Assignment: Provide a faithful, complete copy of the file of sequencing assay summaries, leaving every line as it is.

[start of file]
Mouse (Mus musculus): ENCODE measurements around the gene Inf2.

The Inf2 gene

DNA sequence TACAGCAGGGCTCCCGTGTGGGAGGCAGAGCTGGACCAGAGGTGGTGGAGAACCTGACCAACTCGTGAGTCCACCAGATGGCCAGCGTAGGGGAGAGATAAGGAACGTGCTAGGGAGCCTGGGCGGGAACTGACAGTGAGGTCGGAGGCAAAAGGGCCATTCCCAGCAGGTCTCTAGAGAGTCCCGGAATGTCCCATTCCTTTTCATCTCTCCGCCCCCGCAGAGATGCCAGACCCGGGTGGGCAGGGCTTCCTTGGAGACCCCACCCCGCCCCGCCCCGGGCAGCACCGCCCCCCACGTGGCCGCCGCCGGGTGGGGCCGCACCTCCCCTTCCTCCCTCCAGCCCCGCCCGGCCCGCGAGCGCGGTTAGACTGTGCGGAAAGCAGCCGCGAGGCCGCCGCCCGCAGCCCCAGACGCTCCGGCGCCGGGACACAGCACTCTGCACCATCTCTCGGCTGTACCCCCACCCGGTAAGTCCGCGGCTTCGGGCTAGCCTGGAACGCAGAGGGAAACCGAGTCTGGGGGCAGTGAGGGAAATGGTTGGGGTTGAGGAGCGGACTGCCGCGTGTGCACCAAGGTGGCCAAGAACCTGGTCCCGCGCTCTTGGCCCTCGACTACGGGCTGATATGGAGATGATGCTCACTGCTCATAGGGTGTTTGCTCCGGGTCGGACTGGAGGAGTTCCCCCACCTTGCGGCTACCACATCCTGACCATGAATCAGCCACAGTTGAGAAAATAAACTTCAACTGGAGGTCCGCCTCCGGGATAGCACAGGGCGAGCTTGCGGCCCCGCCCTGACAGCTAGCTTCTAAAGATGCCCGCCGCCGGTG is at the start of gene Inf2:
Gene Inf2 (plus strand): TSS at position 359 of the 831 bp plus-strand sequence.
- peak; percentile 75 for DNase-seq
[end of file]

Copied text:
Mouse (Mus musculus): ENCODE measurements around the gene Inf2.

The Inf2 gene

DNA sequence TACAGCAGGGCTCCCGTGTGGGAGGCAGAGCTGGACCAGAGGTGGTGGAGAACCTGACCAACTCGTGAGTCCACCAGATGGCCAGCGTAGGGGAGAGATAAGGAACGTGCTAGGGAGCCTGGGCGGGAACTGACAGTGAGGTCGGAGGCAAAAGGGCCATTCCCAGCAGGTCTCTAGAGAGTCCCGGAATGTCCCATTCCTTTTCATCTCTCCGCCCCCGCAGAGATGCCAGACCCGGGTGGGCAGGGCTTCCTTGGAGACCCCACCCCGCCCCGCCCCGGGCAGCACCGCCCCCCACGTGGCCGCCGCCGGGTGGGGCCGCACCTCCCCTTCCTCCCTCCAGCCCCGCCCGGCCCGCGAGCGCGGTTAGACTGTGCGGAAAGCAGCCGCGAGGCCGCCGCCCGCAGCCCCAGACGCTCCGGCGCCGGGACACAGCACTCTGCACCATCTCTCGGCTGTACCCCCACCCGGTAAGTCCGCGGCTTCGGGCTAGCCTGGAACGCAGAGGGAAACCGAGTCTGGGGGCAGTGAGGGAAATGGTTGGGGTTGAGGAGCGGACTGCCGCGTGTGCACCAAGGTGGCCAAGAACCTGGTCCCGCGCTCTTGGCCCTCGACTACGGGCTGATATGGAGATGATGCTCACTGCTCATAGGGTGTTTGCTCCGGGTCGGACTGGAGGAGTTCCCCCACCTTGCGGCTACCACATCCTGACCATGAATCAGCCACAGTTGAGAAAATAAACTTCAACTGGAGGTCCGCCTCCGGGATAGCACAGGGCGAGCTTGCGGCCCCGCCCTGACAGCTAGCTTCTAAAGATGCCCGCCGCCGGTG is at the start of gene Inf2:
Gene Inf2 (plus strand): TSS at position 359 of the 831 bp plus-strand sequence.
- peak; percentile 75 for DNase-seq